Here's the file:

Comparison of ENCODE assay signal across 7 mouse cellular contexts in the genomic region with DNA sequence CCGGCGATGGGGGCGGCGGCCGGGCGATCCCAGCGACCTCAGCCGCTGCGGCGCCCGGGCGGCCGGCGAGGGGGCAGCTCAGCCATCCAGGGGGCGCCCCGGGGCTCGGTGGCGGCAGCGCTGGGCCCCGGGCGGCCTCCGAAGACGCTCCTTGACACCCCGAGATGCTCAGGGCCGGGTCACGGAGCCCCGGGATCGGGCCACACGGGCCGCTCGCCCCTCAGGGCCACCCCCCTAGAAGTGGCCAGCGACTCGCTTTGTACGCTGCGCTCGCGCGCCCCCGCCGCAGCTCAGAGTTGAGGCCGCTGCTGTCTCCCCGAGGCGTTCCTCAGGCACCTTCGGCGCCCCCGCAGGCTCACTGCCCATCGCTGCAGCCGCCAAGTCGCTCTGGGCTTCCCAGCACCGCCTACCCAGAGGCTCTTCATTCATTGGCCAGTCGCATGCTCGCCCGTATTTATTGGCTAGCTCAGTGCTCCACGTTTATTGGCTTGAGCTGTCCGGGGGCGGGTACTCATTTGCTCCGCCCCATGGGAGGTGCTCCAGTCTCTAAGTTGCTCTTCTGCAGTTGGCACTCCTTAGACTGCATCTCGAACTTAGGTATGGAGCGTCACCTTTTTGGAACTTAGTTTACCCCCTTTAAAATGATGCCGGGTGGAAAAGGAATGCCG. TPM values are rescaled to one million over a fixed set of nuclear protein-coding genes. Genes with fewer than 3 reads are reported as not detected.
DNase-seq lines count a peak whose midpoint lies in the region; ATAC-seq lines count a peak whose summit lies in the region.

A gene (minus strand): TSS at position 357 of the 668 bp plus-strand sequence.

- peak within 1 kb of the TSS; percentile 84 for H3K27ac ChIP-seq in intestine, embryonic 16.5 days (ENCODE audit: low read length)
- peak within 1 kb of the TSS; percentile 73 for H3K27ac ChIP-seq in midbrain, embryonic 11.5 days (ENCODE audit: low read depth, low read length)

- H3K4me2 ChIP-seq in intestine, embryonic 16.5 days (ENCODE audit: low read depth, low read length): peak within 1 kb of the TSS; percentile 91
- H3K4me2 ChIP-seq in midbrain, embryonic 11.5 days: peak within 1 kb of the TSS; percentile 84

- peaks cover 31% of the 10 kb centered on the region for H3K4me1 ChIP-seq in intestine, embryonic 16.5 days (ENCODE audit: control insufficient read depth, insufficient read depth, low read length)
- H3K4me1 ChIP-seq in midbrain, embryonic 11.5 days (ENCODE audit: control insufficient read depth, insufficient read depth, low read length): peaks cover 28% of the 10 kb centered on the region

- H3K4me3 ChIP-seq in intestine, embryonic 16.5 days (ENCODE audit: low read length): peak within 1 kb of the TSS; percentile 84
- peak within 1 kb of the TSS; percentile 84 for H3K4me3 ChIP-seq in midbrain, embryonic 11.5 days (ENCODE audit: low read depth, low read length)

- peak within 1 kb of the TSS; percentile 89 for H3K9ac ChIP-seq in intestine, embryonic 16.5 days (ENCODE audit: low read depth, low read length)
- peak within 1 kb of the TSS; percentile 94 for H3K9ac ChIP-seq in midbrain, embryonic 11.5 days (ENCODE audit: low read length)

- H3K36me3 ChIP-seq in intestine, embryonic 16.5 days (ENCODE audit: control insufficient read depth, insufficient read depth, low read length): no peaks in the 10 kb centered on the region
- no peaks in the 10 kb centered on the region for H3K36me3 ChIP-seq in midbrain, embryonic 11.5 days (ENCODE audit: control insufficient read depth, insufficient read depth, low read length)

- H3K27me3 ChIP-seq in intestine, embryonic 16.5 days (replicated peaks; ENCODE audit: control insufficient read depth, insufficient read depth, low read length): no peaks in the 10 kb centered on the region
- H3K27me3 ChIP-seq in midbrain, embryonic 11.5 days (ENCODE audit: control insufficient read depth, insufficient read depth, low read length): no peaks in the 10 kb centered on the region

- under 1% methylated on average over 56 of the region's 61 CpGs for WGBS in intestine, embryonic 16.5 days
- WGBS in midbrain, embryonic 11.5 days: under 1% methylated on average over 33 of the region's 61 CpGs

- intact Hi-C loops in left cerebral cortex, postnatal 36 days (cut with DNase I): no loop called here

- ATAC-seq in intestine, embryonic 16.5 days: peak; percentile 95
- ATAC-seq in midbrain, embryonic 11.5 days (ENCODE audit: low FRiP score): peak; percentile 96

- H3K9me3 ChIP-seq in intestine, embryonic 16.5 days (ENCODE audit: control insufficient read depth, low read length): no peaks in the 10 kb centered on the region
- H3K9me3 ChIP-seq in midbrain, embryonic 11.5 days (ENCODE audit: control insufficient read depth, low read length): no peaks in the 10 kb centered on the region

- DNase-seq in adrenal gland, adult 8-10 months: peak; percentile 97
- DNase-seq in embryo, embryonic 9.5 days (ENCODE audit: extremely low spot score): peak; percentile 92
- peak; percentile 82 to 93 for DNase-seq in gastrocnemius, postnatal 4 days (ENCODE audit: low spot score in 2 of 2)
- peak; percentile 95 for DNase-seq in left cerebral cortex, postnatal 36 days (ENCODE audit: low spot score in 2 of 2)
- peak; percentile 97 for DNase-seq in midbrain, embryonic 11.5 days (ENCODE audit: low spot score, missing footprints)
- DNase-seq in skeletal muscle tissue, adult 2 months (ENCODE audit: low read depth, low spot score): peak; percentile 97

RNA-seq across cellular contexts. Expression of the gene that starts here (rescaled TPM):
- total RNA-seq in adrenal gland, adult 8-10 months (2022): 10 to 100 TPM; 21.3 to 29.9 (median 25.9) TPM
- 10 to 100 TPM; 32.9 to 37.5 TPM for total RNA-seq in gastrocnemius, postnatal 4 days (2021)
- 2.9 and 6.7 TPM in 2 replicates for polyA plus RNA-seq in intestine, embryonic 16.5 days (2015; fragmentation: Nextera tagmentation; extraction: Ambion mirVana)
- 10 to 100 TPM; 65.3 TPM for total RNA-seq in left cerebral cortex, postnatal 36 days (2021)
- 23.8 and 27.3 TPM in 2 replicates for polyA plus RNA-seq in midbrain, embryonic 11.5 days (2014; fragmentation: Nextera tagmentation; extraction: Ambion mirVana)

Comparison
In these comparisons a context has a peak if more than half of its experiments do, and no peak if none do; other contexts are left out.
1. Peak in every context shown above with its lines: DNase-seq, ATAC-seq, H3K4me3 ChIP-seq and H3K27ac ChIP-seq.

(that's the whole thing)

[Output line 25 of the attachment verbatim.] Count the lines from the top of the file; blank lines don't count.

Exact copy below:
- DNase-seq in adrenal gland, adult 8-10 months: peak; percentile 97